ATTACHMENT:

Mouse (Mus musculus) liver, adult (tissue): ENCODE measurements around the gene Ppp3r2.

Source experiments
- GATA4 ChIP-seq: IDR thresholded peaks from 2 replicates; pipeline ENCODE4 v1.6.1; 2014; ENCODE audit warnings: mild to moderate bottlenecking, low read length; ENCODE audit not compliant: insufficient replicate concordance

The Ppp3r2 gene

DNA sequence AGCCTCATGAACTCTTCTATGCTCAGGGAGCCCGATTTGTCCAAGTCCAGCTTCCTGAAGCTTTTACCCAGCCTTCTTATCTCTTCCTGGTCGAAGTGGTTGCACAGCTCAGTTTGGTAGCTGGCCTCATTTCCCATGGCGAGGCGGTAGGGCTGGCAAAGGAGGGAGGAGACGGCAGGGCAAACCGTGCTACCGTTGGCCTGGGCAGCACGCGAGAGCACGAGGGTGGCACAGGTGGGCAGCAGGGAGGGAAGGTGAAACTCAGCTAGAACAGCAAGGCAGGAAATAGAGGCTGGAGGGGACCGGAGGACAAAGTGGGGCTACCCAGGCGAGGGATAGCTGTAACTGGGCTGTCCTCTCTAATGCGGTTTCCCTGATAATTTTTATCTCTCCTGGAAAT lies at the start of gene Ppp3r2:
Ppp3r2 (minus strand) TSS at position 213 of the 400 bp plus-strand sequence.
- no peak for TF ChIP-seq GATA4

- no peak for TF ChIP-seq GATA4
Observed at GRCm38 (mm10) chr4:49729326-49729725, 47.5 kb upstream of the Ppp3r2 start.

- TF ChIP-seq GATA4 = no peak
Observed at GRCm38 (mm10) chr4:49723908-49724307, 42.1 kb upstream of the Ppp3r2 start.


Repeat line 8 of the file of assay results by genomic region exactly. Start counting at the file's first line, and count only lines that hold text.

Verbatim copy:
- no peak for TF ChIP-seq GATA4